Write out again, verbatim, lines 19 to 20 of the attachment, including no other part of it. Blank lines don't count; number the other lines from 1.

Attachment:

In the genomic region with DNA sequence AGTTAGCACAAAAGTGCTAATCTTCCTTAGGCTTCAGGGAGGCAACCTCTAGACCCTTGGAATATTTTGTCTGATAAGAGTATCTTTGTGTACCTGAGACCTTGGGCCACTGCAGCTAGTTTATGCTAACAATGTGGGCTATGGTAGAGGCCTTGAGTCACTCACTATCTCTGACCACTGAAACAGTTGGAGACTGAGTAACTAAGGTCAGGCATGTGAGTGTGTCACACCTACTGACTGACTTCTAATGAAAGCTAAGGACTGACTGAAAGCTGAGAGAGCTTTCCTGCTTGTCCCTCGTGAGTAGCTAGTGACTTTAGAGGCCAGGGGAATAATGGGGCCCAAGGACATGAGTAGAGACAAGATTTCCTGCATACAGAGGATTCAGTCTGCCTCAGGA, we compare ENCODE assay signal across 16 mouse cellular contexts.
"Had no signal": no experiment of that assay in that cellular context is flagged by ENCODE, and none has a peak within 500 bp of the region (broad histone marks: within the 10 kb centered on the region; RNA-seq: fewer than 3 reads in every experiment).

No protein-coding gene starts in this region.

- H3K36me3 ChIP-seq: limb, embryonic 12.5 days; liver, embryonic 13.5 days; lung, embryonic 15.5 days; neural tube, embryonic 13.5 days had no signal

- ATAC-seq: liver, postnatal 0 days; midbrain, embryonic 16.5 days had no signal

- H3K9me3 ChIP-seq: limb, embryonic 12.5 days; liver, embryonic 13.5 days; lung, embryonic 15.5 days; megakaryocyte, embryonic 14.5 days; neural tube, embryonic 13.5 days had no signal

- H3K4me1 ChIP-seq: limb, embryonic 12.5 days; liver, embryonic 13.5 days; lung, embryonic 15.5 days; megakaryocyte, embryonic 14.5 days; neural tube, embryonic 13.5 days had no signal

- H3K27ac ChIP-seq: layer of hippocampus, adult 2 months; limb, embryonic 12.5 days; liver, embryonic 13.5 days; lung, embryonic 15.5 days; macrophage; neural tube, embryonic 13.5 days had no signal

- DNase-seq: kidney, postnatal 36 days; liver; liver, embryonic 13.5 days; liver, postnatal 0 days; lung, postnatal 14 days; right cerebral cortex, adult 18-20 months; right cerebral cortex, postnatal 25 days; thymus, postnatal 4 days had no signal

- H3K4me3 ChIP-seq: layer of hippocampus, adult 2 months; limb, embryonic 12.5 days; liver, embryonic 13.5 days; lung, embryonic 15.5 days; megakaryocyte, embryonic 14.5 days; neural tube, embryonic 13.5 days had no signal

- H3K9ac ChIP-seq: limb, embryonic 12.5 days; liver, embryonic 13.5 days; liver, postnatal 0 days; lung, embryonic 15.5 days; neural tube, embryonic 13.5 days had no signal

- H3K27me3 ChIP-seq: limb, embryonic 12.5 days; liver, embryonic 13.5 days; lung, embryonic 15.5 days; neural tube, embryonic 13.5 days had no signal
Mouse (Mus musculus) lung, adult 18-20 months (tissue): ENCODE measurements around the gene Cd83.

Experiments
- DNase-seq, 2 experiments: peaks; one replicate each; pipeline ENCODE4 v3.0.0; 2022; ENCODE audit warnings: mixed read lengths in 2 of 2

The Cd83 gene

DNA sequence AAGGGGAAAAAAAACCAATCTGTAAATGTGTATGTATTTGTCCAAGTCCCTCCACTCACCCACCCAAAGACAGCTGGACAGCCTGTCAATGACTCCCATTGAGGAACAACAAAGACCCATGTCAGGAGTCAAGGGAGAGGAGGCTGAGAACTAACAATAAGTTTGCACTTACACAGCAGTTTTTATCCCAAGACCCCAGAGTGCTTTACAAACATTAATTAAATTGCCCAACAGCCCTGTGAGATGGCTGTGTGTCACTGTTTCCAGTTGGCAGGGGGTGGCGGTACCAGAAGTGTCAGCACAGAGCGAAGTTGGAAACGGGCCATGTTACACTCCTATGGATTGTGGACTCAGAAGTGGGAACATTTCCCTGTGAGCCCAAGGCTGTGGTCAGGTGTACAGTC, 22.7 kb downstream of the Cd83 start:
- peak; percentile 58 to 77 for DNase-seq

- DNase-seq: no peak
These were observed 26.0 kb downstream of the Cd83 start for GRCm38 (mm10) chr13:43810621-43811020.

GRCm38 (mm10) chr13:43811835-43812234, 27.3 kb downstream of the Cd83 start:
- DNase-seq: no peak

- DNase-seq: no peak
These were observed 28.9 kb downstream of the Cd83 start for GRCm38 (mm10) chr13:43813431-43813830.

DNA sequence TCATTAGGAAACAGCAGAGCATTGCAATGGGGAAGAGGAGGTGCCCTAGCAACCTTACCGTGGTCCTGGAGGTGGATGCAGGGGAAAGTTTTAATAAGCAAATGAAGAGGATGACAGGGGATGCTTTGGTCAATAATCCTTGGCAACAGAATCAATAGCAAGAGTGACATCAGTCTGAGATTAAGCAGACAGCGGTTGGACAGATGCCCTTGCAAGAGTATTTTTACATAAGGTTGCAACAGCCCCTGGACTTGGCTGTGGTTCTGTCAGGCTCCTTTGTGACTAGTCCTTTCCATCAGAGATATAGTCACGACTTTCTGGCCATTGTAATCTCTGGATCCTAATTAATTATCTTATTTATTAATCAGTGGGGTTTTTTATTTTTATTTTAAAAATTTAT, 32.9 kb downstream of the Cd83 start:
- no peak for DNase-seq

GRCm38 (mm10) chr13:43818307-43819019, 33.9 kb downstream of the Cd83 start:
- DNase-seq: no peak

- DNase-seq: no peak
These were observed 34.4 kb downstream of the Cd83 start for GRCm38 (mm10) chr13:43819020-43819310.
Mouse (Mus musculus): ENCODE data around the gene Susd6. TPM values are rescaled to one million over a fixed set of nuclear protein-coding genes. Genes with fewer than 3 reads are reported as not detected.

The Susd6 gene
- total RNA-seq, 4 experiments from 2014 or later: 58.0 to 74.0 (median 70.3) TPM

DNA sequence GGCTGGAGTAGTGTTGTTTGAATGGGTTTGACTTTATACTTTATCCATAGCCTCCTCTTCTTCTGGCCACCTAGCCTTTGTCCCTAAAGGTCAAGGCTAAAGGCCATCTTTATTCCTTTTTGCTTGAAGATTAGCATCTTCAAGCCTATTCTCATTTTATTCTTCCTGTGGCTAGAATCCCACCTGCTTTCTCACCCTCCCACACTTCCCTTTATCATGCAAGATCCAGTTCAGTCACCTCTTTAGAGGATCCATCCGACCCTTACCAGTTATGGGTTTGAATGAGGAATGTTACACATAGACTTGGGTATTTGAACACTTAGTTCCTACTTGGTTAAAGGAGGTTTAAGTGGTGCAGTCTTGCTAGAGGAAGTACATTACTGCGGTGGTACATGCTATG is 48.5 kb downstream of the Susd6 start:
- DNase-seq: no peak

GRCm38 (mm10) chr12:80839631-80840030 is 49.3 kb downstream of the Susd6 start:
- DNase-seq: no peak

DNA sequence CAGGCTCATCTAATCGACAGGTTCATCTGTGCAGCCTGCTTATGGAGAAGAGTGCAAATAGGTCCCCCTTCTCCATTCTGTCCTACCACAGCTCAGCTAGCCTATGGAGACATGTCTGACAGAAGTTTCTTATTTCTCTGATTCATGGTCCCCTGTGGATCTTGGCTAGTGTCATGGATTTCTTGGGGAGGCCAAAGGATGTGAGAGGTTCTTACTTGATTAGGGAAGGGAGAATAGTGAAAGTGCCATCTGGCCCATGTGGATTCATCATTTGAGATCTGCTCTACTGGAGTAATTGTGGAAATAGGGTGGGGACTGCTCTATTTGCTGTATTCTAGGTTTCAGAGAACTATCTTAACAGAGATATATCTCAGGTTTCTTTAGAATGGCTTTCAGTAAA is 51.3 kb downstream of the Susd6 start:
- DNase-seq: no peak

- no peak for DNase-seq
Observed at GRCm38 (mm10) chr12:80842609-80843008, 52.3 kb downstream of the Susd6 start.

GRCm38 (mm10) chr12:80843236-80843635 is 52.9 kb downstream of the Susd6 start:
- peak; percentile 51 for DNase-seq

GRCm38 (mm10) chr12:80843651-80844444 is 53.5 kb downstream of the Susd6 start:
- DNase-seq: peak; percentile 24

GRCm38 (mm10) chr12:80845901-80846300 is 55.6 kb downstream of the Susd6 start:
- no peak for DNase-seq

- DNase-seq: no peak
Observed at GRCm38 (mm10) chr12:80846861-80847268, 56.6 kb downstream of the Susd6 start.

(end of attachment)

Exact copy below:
- DNase-seq: no peak
These were observed 26.0 kb downstream of the Cd83 start for GRCm38 (mm10) chr13:43810621-43811020.